“I’m getting more of a feel for the professional engineering setting as a whole,” Tran said. “Redlines, for example; that was a useful skill that I didn’t have before.” During this regular part of the internship, a CNA engineer would give Tran an AutoCAD file marked with red lines, indicating areas that needed to be corrected. Tran would fix the drawing, give it back to them and they’d mark it up again. This sort of task is present at every engineering firm, and now Tran is prepared for it.
But his exposure to industry programs didn’t stop there. AutoCAD, Revit and Risa were all made available to Tran during his internship. “I’m definitely better at AutoCAD since when I first started,” he said. “This is software that I’ll be using throughout my career. When CNA told me in my interview that I’d be using them a lot, it was definitely enticing.”
Site visits are fairly common as well, to see in-person the jobs he was previously working on and understand how the drawings and construction come together.
“That’s pretty cool,” Tran said. “I think it’s probably my favorite part of the job: Seeing all the sketches and calculations in person and up close.”
Once a week Tran accompanies CNA engineers out in the field. These half-day trips include site inspections, filling out paperwork and spreadsheets and updating reports.
What Lies Beneath
Now, five months into the internship, Tran’s site visits are delving deeper than ever before. “Yesterday was pretty memorable,” he said. “We went down a shaft that was a hundred feet deep to a tunnel that was miles long.”
Walking through a storm tunnel, Tran accompanied a CNA engineer on a site inspection beneath the City of St. Paul. The tunnel was built in the 1970s and CNA is currently working to assess and repair water damage.
“The shaft was 12 feet in diameter,” Tran recalled, “and we were lowered down in this little cage. There was a tarp over the top so we couldn’t see around. It was totally black and it was raining on us.
“It was pretty terrifying, but also exhilarating at the same time. I learned a lot, actually. Because it was a lot of walking, the engineer and I did a lot of talking about project management, how CNA operates in general and just the general history of civil engineering. I learned about the difference between design-bid-builds verses design builds, how we work with the clients and discussions with the contractors or architects. It was all really interesting.”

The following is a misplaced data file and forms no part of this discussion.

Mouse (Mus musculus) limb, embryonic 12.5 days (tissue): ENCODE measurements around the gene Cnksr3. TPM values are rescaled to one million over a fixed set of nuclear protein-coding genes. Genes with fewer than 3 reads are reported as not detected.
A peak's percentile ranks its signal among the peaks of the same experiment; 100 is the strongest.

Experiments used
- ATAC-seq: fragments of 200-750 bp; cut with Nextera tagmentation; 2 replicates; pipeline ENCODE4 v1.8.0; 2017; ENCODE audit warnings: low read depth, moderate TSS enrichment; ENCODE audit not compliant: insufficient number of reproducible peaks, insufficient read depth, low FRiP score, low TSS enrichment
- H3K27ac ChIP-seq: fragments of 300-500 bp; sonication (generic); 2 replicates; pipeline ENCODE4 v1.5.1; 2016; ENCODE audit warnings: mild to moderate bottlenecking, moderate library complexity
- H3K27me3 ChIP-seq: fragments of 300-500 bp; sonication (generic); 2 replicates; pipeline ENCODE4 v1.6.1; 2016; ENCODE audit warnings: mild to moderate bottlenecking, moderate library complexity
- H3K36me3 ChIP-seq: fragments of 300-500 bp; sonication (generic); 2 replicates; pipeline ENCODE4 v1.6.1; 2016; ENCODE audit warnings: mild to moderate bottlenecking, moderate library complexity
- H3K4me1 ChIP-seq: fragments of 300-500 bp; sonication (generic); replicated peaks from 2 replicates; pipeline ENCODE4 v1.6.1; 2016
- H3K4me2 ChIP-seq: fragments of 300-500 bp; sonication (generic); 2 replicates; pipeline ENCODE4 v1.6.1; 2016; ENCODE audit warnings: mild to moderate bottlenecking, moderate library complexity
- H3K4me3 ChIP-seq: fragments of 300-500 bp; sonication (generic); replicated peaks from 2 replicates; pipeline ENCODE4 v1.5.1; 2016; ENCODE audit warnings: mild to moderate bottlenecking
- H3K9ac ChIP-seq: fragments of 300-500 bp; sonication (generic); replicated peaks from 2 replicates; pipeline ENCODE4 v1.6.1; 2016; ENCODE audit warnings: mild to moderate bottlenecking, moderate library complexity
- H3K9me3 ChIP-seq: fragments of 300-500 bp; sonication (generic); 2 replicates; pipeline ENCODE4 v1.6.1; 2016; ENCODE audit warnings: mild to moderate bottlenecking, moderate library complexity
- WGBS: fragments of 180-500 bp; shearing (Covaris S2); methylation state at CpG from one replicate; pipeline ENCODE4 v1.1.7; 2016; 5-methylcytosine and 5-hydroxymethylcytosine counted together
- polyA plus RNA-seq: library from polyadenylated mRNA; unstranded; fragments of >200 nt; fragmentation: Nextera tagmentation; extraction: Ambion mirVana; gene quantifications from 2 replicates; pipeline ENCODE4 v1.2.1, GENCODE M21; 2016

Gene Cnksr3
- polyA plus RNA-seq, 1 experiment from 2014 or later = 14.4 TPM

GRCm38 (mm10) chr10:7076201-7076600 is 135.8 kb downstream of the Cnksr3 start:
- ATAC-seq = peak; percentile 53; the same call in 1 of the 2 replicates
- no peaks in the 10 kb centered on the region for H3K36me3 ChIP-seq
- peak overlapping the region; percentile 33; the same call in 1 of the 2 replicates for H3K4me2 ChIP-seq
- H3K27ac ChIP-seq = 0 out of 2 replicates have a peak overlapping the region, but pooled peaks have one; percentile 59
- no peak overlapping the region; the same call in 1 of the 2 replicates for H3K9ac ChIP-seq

Perhaps more remarkable than a journey into the earth, is the journey CNA and Tran have taken together. “As (our interns) grow in what they’re learning academically,” CNA said, “we can incorporate more and more into what they can do. There’s a natural progression there.”
Tran recalled how, when he was interviewing for internships, CNA was one of the only companies that not only asked him about the classes he was taking but wanted to build an internship around his expanding skillset. He liked this approach, Tran said, because it meant that CNA wouldn’t resort to a generic curriculum. Instead, they said, “As you grow, we’ll grow with you.” And that meant a lot.
SciTech will support at least 300 internships in 2018 where employers can receive a 50% wage match worth up to $2,500. These internships help employers build their talent pipeline and unleash productivity while providing students with valuable hands-on experience and opportunities to solve real-world challenges. SciTech aims to prepare and retain Minnesota’s STEM workforce by connecting STEM college students to internships that enhance their industry experience and give them exposure to opportunities within the state.